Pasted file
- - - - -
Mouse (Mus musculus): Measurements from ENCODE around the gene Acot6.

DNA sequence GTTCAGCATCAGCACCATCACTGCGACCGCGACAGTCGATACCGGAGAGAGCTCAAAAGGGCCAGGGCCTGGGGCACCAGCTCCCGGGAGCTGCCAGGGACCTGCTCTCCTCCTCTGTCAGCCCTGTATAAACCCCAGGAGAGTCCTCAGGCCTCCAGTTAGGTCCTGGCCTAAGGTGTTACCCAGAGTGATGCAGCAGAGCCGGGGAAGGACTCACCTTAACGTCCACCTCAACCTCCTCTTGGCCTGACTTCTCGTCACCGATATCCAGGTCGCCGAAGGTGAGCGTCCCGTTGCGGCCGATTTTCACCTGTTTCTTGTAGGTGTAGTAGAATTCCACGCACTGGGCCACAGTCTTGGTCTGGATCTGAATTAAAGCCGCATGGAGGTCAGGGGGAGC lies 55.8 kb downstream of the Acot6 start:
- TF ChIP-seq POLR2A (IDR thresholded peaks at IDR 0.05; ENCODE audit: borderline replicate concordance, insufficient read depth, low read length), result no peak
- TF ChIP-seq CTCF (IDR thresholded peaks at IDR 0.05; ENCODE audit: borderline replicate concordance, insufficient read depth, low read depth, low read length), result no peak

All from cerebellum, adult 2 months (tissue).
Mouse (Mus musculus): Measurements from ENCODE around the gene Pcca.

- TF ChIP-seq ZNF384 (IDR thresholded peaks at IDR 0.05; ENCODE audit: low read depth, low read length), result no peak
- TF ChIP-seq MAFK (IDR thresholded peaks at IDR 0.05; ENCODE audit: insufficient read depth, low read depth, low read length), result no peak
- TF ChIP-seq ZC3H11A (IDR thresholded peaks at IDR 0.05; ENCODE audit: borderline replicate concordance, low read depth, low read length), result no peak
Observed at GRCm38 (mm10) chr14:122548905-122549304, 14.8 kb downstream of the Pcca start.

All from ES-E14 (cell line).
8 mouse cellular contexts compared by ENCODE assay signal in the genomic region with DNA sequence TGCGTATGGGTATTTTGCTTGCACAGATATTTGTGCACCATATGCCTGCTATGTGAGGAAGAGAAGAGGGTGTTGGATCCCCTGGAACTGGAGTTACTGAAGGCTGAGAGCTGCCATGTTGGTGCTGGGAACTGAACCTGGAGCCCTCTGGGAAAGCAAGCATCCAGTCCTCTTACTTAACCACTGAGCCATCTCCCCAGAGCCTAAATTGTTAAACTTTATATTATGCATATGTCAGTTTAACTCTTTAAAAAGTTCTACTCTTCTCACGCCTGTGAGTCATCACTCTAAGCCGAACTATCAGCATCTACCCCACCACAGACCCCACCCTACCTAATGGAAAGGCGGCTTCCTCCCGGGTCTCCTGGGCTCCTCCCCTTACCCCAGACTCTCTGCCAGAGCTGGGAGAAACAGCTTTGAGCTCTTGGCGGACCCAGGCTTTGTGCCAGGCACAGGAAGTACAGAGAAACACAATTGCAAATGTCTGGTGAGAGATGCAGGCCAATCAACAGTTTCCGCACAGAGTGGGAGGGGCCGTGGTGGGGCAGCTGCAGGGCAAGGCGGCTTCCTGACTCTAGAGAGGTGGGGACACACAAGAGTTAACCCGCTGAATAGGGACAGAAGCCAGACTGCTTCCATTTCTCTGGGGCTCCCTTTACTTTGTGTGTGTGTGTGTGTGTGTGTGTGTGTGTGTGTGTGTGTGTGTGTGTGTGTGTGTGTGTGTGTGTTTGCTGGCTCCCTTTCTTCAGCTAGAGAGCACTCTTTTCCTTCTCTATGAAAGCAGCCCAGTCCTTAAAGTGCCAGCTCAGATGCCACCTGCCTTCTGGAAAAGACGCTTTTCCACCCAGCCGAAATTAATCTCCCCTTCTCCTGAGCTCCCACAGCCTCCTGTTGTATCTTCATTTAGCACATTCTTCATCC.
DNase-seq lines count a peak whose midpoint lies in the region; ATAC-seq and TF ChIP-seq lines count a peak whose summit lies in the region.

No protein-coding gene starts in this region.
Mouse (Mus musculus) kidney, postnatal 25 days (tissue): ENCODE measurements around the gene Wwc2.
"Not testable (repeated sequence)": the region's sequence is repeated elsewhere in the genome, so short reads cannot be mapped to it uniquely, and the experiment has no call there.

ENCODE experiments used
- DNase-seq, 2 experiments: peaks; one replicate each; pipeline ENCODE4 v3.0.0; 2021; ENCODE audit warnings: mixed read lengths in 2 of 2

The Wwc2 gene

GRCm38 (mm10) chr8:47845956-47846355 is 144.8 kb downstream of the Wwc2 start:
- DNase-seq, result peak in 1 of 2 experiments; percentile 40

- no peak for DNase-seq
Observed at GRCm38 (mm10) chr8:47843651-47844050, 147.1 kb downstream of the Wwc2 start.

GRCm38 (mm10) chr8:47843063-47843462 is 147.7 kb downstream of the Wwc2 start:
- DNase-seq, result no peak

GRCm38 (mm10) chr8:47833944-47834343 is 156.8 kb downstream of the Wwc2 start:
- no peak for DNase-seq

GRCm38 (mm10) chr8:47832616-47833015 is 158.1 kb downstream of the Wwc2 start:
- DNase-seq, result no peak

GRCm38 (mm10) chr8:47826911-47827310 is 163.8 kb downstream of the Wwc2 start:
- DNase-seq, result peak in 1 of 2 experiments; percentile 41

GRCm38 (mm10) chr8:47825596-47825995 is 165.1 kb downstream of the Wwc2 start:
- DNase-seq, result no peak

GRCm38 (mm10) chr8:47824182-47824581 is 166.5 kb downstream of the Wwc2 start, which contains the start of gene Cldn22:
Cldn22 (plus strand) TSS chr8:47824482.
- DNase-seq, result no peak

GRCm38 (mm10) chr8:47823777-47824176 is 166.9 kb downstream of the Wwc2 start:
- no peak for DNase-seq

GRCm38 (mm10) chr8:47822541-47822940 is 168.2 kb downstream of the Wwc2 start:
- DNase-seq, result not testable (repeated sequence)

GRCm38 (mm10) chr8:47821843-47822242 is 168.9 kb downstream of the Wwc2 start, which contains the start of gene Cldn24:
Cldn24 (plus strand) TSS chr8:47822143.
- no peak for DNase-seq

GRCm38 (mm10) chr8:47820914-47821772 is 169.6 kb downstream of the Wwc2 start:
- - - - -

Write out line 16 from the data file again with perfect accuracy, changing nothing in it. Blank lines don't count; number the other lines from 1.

"Not testable (repeated sequence)": the region's sequence is repeated elsewhere in the genome, so short reads cannot be mapped to it uniquely, and the experiment has no call there.